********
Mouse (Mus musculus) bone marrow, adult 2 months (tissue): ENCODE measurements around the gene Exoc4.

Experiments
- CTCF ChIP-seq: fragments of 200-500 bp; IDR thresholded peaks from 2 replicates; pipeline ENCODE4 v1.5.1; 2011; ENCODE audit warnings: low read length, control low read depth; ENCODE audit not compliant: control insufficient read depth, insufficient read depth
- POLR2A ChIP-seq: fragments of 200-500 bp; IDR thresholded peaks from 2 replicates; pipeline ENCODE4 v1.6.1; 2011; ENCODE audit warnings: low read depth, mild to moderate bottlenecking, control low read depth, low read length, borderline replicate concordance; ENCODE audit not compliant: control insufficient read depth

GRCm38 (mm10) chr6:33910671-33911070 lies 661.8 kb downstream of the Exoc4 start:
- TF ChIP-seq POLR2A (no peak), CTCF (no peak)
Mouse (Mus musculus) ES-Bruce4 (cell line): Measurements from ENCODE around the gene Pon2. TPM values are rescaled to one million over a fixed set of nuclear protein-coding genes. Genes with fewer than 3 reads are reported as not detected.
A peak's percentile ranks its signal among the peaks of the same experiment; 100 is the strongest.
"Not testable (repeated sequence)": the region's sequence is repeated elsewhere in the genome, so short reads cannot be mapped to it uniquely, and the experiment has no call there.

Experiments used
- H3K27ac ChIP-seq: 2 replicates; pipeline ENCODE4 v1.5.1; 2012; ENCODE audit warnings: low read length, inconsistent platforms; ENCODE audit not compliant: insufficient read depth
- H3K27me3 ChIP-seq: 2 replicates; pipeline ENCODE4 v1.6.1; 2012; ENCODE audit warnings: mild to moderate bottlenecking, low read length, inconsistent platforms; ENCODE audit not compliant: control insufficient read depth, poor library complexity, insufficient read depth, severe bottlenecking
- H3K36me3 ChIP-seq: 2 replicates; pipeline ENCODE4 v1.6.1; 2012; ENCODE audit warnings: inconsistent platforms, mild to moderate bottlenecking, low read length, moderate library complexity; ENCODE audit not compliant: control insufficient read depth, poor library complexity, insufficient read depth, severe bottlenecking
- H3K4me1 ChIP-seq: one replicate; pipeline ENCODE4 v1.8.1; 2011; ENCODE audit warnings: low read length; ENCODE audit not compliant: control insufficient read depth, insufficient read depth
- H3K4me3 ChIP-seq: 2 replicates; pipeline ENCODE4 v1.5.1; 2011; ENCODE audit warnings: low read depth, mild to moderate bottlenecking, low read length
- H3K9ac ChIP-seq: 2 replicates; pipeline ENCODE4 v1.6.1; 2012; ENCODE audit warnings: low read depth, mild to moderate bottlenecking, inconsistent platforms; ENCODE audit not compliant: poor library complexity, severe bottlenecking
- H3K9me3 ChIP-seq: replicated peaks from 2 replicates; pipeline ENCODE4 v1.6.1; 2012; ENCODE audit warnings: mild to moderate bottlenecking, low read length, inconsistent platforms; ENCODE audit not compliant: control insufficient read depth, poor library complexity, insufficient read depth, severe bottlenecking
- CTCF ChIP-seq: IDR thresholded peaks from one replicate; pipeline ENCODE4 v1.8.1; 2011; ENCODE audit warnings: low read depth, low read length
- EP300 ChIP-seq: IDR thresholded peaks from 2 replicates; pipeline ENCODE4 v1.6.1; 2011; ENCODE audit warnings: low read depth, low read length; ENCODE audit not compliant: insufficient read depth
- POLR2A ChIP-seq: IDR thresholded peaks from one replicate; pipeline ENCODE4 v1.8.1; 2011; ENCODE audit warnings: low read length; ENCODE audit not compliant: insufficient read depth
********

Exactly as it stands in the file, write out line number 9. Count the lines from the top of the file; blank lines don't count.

"Not testable (repeated sequence)": the region's sequence is repeated elsewhere in the genome, so short reads cannot be mapped to it uniquely, and the experiment has no call there.